HR Suffering From Growing Pains

ST. PETERSBURG, FL (August 21 , 2007) – Today’s emphasis on business expansion is creating “growing pains” for many HR professionals, according to a recent study conducted by the Human Resource Planning Society (HRPS) in partnership with the Institute for Corporate Productivity (i4cp). The study found that two-thirds of respondents say HR is not reacting fast enough to the strategic challenges related to organizational growth, and about the same percentage say the emphasis on growth in their organizations is changing the meaning of “strategic HR.”

“It can be hard for HR to keep up in high-growth companies,” said Jay Jamrog, i4cp’s Senior Vice President of Research. “Those firms are not only scrambling for the talent they need to keep growing, they tend to have a strong focus on issues such as meeting customer needs, delivering quality products and staying innovative. A lot of HR pros don’t have much expertise in these areas. It requires a different kind of strategic HR to help drive growth.”

Indeed, the study found that senior HR leaders are struggling to play a key role in their organizations’ growth strategies. Thirty-three percent of respondents said those leaders were “on the sideline,” contributing instead in spot roles such as talent acquisition and integration. Another 10% said HR leaders weren’t involved at all in growth strategy, and 22% said HR’s overall role is “below the executive-team level.”

Not all HR functions feel stymied in this area, however. About a fifth of respondents said senior HR leaders are indeed critical members of the executive team, and 16% said HR plays a key role in promoting organizational growth in their companies.

“Even though they are in the minority, these are the HR professionals who are probably the true business partners,” stated Jamrog. “They understand the executive point of view and know what it takes to help their companies grow. But even if they’re not represented on the executive team, HR can provide a crucial supporting role to leaders who are focused on growth.”

When asked what HR needs to do to “retool” and become more effective in growth situations, 68% of respondents pointed to the development of programs to help leaders get better at growing their organizations. Another commonly cited strategy was “designing and staffing the growth-related organization,” and a third strategy was helping organizational leaders to “frame” the growth challenge.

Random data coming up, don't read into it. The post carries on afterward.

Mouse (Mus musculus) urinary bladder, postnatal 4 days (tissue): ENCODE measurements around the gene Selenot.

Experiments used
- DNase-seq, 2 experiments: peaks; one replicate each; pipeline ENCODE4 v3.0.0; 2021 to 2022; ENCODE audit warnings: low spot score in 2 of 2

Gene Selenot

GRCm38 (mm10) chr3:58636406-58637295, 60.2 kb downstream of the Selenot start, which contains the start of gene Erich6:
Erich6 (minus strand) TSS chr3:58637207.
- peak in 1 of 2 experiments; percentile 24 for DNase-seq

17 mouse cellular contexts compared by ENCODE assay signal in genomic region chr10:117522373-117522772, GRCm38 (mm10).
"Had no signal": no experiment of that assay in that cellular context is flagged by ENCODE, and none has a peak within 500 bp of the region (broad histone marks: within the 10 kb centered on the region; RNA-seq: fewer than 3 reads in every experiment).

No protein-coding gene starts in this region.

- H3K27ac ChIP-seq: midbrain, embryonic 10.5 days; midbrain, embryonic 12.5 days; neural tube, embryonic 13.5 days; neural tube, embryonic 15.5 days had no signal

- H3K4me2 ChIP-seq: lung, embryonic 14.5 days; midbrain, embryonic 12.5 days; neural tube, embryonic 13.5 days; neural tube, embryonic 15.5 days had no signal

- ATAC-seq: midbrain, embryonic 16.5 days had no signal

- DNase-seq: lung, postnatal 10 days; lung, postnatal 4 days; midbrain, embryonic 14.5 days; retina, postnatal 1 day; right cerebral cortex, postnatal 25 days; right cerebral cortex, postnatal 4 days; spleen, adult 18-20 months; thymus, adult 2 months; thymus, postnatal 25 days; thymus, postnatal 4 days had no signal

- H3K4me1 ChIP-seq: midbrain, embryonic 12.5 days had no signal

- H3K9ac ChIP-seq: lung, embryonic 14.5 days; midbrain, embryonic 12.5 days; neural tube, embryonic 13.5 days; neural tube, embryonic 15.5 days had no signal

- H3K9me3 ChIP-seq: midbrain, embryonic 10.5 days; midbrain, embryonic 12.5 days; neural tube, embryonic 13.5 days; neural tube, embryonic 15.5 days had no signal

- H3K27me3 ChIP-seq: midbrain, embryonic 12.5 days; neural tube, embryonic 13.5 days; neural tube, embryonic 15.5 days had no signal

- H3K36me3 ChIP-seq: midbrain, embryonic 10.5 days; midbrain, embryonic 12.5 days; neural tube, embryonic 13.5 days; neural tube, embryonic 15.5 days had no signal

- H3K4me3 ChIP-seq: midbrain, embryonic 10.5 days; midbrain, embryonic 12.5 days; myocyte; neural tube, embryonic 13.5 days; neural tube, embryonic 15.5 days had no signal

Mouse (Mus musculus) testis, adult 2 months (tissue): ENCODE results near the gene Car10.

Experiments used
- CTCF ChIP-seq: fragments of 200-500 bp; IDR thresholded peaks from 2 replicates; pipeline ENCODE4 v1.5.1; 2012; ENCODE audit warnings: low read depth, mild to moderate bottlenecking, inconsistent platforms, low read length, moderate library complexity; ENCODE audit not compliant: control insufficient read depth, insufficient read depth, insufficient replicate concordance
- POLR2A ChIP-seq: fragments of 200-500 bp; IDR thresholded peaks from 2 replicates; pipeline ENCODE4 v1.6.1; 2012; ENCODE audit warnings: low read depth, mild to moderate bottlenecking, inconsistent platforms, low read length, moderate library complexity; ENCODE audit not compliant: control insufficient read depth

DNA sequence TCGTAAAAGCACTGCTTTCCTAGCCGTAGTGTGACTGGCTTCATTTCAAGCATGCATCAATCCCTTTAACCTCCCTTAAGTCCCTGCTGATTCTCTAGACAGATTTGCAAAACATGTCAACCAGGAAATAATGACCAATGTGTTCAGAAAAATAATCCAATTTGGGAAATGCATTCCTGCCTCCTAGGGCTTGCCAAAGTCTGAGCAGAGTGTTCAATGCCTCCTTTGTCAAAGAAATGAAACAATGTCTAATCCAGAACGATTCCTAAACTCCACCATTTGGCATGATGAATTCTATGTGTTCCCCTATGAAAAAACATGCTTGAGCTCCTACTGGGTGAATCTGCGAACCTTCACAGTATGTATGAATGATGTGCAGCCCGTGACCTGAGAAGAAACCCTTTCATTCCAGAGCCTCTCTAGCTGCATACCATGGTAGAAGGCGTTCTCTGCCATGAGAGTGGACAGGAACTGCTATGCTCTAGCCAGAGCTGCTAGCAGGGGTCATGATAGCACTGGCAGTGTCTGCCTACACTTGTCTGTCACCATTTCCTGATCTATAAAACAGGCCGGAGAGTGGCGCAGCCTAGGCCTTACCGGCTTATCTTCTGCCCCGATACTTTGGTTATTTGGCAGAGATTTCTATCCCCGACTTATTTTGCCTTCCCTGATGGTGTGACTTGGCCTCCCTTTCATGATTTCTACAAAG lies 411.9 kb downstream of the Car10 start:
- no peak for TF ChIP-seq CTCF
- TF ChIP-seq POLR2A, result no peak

“The survey data strongly suggests that, in addition to talent acquisition and leadership development targeted to growth, HR leaders must dramatically increase their external focus – on markets, customers and new ways to serve them – if they are going to be strategic players going forward,” said Ed Gubman, HRPS Special Issue Editor.

The HR’s Role in Organizational Growth Survey was conducted by HRPS, in conjunction with i4cp, in June/July of 2007.

For more information about this study, please contact Greg Pernula at greg. or via phone at (727) 345-2226.

About i4cp, inc.

Building on the 35-year history of its predecessor (the Human Resource Institute), the Institute for Corporate Productivity (i4cp, inc.) improves corporate productivity through a combination of research, community, tools and technology focused on the management of human capital. With many of the best-known companies in the world as members, i4cp draws upon one of the industry’s largest and most experienced research teams and executives-in-residence to produce more than 10,000 pages annually of rapid, reliable and respected research and analysis surrounding all facets of the management of people in organizations. Additionally, i4cp identifies and analyzes the upcoming major issues and future trends that are expected to influence workforce productivity and provides member clients with tools and technology to execute leading-edge strategies and “next practices” on these issues and trends. i4cp is a for-profit company with its headquarters in Seattle, WA, and research offices in St. Petersburg, FL.